All Articles Leadership Falling in love at work: Macy’s Lisa Gick on employee engagement

Falling in love at work: Macy’s Lisa Gick on employee engagement

3 min read


This guest post is by Miri Zena McDonald, a strategic communications consultant. She is passionate about employee engagement, corporate culture, and use of social media to drive internal communications. Miri tweets at @miri_orgchange. This week, she’s reporting live from Marcus Evans 6th Annual Employee Engagement and Internal Communications Conference in Orlando.

Lisa Gick, vice president of employee engagement at Macy’s, kicked off the conference. She likened engagement as a sort of love affair with work, the excitement, passion and energy we get from our workplace causes us to hopefully fall in love with our jobs.

Macy’s is a 150-year old company with about 850 department stores now.  Over the past 5 to 7 years they’ve been working towards unifying their branding platforms, eliminating the regional nameplates. This has been a big transition for associates and communication has been key to its success.

One challenge Macy’s faces is that 70% of their employees are on the selling floor, with no regular access to computers. Some ways they’ve tackled that challenge is through short 10 to 15 minute team meetings they call rallies, which allow managers to communicate key information, energize employees, and recognize performance and key behaviors. They also make kiosks available around their stores to allow employees to access their employee intranet, as well as their online handbook eMAG.

Macy’s employee engagement program is all about creating experiences that leverage their strategies, Gick said. Other key elements include a conversational culture, as well as infusing the element of magic in the everyday. Below are a few key examples of how Macy’s has accomplished these goals:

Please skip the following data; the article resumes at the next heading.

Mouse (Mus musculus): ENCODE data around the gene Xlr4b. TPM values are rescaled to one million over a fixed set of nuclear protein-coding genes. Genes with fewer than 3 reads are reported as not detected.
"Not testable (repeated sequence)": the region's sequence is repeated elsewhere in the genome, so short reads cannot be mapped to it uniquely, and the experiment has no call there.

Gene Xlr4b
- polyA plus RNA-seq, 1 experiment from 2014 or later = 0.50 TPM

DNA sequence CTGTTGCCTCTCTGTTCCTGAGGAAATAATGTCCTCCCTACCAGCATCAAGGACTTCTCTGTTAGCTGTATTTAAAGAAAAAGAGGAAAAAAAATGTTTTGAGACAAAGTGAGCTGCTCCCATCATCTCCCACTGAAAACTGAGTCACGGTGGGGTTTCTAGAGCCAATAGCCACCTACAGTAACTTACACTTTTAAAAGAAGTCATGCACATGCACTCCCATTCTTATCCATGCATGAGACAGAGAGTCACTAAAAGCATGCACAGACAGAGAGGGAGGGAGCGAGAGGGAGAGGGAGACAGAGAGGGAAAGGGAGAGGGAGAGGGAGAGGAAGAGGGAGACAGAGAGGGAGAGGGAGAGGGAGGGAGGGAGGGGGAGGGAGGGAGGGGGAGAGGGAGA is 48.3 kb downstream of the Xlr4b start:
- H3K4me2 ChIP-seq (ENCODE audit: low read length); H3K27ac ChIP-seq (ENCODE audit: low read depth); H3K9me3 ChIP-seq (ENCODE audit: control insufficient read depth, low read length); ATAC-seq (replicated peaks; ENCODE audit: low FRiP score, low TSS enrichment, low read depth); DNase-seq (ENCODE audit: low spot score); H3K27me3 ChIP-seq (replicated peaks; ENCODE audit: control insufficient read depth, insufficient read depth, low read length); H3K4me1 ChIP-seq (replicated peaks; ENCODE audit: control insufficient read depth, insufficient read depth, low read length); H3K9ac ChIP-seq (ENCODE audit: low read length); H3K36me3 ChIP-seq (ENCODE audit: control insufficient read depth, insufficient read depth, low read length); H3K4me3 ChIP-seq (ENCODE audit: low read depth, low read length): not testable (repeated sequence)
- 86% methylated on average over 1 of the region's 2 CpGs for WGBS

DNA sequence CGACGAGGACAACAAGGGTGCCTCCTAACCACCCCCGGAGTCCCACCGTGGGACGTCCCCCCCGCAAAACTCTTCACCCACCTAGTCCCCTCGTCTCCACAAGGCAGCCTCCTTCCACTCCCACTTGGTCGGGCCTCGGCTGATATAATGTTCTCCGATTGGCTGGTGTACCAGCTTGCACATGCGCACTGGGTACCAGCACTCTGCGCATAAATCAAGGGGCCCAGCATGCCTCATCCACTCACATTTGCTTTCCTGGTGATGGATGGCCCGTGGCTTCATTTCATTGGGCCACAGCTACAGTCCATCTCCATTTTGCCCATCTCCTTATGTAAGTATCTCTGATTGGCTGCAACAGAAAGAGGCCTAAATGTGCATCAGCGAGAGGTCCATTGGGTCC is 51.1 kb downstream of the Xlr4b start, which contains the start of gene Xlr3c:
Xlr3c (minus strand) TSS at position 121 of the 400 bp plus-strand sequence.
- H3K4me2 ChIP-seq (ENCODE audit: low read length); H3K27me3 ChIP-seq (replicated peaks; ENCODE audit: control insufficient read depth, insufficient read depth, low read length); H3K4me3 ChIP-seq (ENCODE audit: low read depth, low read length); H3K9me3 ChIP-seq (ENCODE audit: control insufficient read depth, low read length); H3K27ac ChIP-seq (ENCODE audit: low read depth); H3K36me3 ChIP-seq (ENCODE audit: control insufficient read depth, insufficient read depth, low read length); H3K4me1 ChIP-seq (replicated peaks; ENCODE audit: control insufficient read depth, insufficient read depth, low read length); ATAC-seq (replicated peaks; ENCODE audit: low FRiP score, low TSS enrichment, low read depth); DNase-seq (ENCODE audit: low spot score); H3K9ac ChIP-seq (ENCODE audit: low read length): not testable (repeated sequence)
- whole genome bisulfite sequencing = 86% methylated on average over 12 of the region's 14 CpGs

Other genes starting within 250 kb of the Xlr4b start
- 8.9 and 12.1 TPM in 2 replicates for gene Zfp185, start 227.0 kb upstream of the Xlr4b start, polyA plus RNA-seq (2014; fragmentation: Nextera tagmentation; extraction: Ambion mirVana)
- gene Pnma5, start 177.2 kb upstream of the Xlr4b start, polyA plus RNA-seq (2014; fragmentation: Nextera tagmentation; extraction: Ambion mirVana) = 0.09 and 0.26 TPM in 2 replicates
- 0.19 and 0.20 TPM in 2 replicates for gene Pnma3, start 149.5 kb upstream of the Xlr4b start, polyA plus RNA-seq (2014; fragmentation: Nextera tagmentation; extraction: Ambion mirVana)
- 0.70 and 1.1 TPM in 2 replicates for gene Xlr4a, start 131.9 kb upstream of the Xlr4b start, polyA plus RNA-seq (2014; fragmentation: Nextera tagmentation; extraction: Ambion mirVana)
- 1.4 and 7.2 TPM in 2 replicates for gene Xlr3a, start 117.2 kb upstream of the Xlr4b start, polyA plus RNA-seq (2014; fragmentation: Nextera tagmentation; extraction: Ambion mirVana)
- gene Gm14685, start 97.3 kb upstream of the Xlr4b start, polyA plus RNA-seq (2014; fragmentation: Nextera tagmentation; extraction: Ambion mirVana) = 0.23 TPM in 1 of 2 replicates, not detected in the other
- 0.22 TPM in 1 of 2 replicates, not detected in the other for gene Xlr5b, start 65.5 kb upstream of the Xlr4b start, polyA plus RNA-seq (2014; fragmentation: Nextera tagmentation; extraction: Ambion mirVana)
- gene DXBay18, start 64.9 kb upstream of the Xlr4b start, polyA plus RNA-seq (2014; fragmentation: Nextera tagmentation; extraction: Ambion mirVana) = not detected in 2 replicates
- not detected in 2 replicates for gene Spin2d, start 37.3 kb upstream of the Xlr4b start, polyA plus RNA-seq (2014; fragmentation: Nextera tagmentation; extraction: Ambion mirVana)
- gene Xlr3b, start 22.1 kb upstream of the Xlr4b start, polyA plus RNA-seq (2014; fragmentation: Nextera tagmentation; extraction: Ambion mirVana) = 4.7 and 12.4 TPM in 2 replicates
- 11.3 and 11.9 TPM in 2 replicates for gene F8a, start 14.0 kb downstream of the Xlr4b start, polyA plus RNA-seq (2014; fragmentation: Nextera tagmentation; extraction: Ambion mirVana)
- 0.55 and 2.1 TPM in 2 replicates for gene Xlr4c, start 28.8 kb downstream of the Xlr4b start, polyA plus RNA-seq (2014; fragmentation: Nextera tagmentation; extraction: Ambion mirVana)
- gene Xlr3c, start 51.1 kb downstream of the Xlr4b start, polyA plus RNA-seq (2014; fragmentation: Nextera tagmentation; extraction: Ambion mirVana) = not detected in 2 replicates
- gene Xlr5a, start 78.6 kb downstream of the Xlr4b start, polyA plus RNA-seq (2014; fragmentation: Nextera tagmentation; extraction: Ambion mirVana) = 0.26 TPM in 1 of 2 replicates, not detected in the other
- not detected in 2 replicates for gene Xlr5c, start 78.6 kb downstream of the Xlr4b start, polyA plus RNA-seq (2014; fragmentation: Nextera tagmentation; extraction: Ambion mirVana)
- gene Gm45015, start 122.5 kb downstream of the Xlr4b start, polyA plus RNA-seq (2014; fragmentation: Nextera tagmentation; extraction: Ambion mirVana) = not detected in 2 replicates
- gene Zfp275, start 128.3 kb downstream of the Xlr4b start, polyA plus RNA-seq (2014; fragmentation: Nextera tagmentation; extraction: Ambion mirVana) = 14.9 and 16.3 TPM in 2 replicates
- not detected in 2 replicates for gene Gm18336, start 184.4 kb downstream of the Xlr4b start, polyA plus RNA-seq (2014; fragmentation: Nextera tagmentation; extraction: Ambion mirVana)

• Recognition: Broken down into three key elements: results, performance, and behavior. Results ties to their annual performance review that is tied to a monetary reward based on results. Performance ties to the manager’s discretionary recognition of the employee and is more frequent. Behavioral recognition can happen as much as weekly in the form of peer-to-peer recognition program and ties to corporate values.
  • Macy’s conversations: Communications are conversational and informal to promote transparency, create trust, and encourage feedback.
  • Magic: Macy’s employee handbook is called “100 ways to make magic.” It’s published and shared to all employees.
  • Online policy manual: Macy’s moved from a static paper manual to an interactive manual in the form of an avatar Maggie who walks employees through the policies and procedures in a fun way. In Maggie’s introduction she says, “We know if our associates are happy our customers will be happy too.”
  • Dress code: Macy’s turned it around and aligned it with their industry (fashion) and named it “style at work.” To approach dressing for work in a different way. Instead of saying don’t wear this, it says, “we want you to be professional , neat, pulled together and stylish.”

Macy’s has seen great adoption of these programs and plans to continue to create more experiences that increase engagement and trust such as an online tool where employees can create their own schedules and internal social media, Gick says.